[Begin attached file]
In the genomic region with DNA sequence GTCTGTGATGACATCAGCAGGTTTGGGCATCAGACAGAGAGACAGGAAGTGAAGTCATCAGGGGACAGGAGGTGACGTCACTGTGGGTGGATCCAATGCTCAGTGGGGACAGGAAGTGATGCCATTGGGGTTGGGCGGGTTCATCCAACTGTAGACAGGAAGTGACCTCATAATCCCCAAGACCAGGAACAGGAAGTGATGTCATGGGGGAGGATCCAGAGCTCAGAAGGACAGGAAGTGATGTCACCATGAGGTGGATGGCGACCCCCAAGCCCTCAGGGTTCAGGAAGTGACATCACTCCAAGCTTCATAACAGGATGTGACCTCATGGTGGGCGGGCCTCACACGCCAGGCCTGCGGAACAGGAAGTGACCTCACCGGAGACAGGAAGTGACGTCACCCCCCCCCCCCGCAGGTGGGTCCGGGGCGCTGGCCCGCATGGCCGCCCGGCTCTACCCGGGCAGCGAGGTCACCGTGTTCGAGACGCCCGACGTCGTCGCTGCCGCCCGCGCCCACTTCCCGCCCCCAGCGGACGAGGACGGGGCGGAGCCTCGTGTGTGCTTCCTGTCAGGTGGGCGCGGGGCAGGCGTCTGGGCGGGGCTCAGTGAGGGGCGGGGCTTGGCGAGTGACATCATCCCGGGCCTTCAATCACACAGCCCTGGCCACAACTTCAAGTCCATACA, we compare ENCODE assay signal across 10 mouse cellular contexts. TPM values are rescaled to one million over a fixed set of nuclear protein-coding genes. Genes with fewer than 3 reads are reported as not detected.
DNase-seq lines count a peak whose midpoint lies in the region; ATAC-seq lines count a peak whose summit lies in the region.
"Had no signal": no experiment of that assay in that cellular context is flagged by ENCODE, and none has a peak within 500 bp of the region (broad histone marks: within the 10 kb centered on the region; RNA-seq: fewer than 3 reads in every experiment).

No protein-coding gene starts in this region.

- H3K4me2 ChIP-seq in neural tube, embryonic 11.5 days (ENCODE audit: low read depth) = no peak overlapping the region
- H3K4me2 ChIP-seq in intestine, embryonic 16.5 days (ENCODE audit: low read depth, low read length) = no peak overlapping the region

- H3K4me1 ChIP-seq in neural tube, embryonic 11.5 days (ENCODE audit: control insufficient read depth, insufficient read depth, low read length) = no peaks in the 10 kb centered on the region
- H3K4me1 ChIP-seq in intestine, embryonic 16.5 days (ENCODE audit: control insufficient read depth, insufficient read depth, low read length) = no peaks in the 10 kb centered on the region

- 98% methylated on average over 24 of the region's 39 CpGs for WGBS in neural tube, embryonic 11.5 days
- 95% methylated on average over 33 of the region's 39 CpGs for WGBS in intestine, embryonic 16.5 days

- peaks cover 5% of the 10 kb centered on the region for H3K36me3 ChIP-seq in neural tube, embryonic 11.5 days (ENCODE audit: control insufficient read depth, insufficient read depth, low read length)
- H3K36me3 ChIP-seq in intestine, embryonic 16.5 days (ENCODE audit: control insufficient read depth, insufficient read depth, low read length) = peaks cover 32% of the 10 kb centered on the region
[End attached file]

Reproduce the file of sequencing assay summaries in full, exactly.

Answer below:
In the genomic region with DNA sequence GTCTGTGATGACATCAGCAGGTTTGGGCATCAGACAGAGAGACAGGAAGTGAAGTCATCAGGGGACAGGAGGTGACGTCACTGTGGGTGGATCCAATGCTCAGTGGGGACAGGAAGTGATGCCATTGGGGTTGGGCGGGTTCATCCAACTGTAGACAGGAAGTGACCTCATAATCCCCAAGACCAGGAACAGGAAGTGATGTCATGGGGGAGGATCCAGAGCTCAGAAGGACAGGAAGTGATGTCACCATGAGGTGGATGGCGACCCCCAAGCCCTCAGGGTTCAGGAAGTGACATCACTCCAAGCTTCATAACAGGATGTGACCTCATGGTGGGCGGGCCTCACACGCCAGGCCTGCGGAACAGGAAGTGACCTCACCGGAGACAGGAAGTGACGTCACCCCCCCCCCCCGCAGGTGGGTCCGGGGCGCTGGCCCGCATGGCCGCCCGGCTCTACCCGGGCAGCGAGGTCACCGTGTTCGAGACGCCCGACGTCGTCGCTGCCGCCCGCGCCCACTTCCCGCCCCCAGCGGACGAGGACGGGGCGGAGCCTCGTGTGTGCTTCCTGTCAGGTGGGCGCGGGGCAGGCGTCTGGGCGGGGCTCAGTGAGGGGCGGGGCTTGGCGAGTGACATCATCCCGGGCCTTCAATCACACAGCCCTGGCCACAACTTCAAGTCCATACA, we compare ENCODE assay signal across 10 mouse cellular contexts. TPM values are rescaled to one million over a fixed set of nuclear protein-coding genes. Genes with fewer than 3 reads are reported as not detected.
DNase-seq lines count a peak whose midpoint lies in the region; ATAC-seq lines count a peak whose summit lies in the region.
"Had no signal": no experiment of that assay in that cellular context is flagged by ENCODE, and none has a peak within 500 bp of the region (broad histone marks: within the 10 kb centered on the region; RNA-seq: fewer than 3 reads in every experiment).

No protein-coding gene starts in this region.

- H3K4me2 ChIP-seq in neural tube, embryonic 11.5 days (ENCODE audit: low read depth) = no peak overlapping the region
- H3K4me2 ChIP-seq in intestine, embryonic 16.5 days (ENCODE audit: low read depth, low read length) = no peak overlapping the region

- H3K4me1 ChIP-seq in neural tube, embryonic 11.5 days (ENCODE audit: control insufficient read depth, insufficient read depth, low read length) = no peaks in the 10 kb centered on the region
- H3K4me1 ChIP-seq in intestine, embryonic 16.5 days (ENCODE audit: control insufficient read depth, insufficient read depth, low read length) = no peaks in the 10 kb centered on the region

- 98% methylated on average over 24 of the region's 39 CpGs for WGBS in neural tube, embryonic 11.5 days
- 95% methylated on average over 33 of the region's 39 CpGs for WGBS in intestine, embryonic 16.5 days

- peaks cover 5% of the 10 kb centered on the region for H3K36me3 ChIP-seq in neural tube, embryonic 11.5 days (ENCODE audit: control insufficient read depth, insufficient read depth, low read length)
- H3K36me3 ChIP-seq in intestine, embryonic 16.5 days (ENCODE audit: control insufficient read depth, insufficient read depth, low read length) = peaks cover 32% of the 10 kb centered on the region